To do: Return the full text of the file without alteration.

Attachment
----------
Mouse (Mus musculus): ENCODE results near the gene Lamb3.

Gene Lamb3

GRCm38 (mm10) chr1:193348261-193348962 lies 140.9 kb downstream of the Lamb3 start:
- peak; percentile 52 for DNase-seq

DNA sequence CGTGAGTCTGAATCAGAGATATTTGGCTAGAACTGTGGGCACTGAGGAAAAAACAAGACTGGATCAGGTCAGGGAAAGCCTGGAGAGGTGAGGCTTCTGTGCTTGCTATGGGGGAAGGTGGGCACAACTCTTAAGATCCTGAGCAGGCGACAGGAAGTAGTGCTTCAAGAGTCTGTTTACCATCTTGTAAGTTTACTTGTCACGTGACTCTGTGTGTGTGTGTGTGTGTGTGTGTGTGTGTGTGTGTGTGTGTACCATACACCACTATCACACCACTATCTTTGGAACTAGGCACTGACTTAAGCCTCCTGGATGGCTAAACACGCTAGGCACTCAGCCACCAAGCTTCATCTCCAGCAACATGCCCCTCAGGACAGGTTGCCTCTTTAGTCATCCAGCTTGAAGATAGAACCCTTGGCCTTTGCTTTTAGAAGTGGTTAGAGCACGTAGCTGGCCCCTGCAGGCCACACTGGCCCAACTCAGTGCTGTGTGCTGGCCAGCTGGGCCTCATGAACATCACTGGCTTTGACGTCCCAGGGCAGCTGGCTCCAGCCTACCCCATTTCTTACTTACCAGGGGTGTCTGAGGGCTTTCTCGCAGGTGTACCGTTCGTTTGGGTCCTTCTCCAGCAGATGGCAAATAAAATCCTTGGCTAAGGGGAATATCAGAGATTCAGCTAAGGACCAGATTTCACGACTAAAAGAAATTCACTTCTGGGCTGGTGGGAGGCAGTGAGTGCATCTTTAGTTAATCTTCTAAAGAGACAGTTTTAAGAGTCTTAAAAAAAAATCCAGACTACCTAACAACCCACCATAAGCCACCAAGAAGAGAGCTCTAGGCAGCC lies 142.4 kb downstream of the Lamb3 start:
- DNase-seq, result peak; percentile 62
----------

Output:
Mouse (Mus musculus): ENCODE results near the gene Lamb3.

Gene Lamb3

GRCm38 (mm10) chr1:193348261-193348962 lies 140.9 kb downstream of the Lamb3 start:
- peak; percentile 52 for DNase-seq

DNA sequence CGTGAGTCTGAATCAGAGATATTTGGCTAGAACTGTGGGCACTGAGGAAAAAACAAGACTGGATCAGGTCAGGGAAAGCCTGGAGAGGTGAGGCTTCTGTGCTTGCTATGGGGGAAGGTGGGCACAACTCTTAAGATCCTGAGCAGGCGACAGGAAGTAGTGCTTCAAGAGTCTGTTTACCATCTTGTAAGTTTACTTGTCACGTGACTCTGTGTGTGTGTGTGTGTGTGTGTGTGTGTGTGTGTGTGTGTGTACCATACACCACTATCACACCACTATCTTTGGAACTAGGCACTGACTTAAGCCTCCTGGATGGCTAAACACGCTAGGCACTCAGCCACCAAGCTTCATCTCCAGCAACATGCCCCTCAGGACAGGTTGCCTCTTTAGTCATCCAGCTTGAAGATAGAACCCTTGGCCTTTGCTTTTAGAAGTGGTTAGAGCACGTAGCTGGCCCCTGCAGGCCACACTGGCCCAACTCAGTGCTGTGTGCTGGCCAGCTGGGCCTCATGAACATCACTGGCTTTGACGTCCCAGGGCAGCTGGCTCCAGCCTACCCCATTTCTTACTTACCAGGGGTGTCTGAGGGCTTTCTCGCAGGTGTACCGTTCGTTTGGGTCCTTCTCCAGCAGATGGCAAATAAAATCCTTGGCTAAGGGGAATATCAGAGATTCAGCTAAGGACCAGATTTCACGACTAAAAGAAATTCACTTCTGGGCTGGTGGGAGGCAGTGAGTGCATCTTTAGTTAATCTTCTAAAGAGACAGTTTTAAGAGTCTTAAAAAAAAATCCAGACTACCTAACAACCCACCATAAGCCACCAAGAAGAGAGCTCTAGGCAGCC lies 142.4 kb downstream of the Lamb3 start:
- DNase-seq, result peak; percentile 62